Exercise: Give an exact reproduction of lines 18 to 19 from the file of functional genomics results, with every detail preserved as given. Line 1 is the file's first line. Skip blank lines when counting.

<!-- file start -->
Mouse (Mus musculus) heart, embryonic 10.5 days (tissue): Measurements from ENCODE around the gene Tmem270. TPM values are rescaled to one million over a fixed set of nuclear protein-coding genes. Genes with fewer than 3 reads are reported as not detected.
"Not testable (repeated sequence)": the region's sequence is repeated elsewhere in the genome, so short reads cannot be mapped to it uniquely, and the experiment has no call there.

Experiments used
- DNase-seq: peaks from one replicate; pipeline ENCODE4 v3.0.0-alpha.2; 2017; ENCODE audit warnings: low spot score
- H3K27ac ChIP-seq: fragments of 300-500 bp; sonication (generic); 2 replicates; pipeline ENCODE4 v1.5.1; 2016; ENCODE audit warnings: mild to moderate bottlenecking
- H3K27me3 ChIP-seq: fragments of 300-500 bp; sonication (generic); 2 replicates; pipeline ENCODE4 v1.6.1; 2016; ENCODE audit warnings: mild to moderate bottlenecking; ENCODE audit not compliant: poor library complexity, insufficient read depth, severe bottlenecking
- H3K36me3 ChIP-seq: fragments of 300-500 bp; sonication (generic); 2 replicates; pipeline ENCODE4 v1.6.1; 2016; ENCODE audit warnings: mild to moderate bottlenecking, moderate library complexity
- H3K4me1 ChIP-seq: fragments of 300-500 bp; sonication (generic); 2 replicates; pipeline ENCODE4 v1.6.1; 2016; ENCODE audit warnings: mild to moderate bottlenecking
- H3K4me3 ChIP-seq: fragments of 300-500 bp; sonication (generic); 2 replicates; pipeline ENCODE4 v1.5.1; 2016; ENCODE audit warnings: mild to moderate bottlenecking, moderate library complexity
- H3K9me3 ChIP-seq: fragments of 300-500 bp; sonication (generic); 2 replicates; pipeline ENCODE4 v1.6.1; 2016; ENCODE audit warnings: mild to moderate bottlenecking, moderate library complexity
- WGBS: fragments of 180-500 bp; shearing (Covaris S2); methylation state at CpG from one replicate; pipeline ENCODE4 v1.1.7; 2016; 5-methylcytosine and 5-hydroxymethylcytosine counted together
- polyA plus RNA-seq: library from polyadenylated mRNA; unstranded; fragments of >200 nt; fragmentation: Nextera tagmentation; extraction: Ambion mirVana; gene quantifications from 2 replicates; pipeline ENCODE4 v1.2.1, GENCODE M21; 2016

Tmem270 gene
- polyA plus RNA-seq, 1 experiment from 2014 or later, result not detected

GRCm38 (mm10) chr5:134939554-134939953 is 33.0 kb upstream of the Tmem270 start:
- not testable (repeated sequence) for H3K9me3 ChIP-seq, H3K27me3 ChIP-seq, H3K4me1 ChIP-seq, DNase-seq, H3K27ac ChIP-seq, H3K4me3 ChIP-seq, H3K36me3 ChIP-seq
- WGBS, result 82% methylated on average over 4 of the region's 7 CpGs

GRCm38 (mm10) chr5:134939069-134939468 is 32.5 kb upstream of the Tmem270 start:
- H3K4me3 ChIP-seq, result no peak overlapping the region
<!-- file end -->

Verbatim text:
GRCm38 (mm10) chr5:134939069-134939468 is 32.5 kb upstream of the Tmem270 start:
- H3K4me3 ChIP-seq, result no peak overlapping the region